If Mother does in fact have a litter, I would recommend the following:  Keep TWO or more females babies for her, and try to select the largest and healthiest looking ones.  The reason you want to always keep a group of rats of 3 or more together is if one dies suddenly, the remaining rat will not be left alone.  Also, I would strongly suggest NOT giving the babies to the pet shop no matter how well they care for their pets.  Better alternatives are putting them up for adoption (I can help with that through the Facebook rat groups I belong to which have thousands of members).  The other options are finding a local rat rescue who will take them in (they will do their best to adopt them out), or a breeder who is willing to take them in and adopt them out for you.

The price that your pet shop sold your babies for last time is key in knowing whether they were sold to homes or reptile owners.  Call them and ask the price they sold each baby for.  Hopefully, the price was at least $20 per baby.  Reptile owners won't pay that much for a feeder...they pay $5 or less.  So calling the pet shop and finding that out will put your mind at ease that the babies went to homes.  

Regardless of whether you find out that the pet store sold your babies for $20+ to homes, I would STILL not use that as your first option for this new litter, for this reason:  Pet shops do not care who buys their rats.  They do not "screen" the buyer to make sure this is a good home.  They will also not make sure the buyer will buy the rats in pairs.  As you may know, rats are social beings that NEED companionship and it would be sad to see a rat sold and have to live alone.  On the other hand, a good rescue and good breeder will screen the potential adopters AND make sure that rats are always adopted in pairs or more, or go to a family that already has rats to ensure they are not alone.  If you don't know of rescues or breeders near you, I can help you find some in your area if you reply and provide me with the city that you live in.

If you do write back and would like my help with any of the above, I'd love to see a picture of your lovely Mother rat :)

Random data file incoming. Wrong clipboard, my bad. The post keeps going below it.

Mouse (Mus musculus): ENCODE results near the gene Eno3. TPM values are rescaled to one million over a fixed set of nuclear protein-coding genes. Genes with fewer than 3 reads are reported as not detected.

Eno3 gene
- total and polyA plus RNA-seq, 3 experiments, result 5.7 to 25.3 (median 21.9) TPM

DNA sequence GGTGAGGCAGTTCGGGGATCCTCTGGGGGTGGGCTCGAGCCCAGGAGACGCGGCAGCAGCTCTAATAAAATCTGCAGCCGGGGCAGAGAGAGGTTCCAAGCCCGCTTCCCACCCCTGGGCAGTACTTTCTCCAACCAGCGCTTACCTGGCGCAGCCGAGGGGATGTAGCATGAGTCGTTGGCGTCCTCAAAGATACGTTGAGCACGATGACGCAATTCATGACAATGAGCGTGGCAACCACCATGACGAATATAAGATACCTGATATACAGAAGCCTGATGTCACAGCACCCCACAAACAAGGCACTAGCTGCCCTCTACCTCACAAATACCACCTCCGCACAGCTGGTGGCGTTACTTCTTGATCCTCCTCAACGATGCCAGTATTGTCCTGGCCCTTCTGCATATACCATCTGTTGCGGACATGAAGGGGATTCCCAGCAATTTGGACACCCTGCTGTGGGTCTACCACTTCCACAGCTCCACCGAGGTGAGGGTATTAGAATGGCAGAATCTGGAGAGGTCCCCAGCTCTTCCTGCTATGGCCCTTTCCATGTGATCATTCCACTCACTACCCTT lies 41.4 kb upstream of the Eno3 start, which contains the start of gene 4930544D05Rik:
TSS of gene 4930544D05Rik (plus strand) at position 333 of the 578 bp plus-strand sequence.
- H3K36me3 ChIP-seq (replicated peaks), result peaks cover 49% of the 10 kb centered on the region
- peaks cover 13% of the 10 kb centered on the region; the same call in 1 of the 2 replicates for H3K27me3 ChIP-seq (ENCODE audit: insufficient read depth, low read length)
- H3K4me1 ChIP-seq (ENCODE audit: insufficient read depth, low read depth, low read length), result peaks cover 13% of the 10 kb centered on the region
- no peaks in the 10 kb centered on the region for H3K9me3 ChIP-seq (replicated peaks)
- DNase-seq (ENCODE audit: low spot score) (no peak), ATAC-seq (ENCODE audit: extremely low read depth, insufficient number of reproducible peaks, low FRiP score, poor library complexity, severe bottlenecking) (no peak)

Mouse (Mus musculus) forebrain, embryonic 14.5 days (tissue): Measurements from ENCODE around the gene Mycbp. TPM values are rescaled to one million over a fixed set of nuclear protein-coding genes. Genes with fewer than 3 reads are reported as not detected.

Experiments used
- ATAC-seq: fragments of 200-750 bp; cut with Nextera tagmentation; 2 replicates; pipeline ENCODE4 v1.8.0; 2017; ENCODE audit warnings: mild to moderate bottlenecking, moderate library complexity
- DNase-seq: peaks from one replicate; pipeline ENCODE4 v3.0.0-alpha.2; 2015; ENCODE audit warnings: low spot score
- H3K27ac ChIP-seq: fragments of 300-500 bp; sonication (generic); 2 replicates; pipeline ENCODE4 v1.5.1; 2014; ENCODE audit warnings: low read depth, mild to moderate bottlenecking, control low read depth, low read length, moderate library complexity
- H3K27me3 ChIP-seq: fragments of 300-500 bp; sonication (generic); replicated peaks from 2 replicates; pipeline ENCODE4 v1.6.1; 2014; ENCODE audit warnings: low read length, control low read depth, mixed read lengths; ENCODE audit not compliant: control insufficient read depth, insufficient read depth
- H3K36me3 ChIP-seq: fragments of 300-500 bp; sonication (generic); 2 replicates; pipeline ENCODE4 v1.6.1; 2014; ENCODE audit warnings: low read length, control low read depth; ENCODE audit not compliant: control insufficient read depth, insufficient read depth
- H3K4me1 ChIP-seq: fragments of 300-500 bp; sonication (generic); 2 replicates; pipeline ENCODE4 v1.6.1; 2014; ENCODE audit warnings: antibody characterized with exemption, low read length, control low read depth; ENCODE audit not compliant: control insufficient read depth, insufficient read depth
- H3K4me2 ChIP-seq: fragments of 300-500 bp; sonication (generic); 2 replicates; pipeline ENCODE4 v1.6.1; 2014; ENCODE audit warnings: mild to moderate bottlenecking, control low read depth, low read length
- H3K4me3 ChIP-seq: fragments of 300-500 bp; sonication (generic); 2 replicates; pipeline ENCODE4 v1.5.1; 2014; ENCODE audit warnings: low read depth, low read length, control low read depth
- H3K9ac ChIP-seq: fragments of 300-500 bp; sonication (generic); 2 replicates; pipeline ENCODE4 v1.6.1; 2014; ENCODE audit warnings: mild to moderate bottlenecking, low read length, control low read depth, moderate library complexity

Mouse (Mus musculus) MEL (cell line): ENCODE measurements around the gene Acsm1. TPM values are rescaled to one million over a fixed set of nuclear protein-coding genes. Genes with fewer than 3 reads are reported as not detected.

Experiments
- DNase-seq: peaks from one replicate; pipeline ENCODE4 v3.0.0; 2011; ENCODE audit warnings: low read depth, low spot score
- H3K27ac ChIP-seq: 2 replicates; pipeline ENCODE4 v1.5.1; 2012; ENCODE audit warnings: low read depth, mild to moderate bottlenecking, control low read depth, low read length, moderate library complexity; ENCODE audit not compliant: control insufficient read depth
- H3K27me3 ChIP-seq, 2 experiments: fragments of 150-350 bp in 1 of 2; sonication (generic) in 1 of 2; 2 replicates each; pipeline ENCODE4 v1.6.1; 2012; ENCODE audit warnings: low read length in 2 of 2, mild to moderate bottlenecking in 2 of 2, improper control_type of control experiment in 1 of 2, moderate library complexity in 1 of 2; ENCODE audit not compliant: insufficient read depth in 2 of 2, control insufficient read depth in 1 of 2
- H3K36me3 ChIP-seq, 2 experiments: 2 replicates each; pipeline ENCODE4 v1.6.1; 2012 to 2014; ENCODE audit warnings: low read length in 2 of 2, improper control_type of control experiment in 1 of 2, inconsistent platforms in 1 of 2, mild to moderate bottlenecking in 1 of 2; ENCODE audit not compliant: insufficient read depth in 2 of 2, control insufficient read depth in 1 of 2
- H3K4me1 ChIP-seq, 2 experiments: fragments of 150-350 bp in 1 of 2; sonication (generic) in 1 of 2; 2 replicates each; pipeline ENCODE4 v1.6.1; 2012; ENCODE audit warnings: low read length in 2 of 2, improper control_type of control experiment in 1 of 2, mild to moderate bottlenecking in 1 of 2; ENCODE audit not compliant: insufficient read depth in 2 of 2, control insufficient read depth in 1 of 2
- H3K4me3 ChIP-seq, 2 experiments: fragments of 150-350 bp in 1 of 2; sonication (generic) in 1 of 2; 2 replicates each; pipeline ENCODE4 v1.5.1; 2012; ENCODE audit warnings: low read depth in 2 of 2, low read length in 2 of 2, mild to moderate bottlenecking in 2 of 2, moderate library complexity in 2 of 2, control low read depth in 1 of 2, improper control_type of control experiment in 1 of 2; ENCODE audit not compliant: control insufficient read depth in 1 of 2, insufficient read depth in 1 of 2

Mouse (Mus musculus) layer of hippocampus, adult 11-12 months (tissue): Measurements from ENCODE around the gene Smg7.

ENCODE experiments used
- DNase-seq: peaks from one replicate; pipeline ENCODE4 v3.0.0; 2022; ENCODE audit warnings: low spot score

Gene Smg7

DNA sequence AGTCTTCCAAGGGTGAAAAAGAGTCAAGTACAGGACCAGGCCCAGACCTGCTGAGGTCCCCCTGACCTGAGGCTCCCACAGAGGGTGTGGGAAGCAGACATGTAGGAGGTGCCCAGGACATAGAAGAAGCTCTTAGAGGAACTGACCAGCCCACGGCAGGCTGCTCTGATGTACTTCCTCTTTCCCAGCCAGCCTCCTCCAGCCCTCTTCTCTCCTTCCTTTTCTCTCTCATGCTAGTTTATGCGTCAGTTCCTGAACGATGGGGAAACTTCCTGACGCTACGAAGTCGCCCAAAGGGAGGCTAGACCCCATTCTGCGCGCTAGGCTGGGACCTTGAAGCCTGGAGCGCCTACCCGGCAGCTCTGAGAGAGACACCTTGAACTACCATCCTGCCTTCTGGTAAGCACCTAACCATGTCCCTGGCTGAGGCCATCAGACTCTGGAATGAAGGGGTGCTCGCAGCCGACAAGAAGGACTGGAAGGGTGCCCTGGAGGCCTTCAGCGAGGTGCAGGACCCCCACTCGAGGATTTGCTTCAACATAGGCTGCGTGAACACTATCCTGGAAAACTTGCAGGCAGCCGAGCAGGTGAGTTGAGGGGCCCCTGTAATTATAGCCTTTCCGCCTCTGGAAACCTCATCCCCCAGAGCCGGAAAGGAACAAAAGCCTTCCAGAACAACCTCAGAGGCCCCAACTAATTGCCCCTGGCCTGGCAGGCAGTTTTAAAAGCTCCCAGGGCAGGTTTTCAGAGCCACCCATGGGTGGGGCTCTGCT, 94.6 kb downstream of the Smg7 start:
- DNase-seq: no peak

I hope that this information was helpful and hope to hear from you about what you decide to do.

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Irene Murphy


I can answer a variety of questions regarding adoption and care of pet rats throughout their lifetimes, including questions about their health and well being, temperment, diet, bedding, cages, toys, etc. I will try to answer your questions to the best of my ability in a timely manner and I have an abundant amount of resources to help me to help you with your pet rats. I love rattie pictures, so include pics with your question if you can. You may ask me medical questions, but please be advised that I am not a vet. I may use my resources to answer some medical questions, however, I will need to refer you to your local vet with medical questions that I feel I am not qualified to address.


I have been a huge rat enthusiast for many years. Since becoming a rat owner, I have educated myself in all areas of pet rats from every resource I could find including the internet, books, conversations with local exotic vets, as well as several local rat breeders.

I have a college degree but not in the area of animals. I have obtained my extensive experience and knowlege of pet rats all on my own because in my eyes, pet rats are the most interesting and fascinating creatures you can ever imagine to have as pets. I also am saddened by how mislabeled and misunderstood these amazing and extremely smart animals are by the majority, and my mission in life has become to educate and change as many people's perceptions of rats as I possibly can.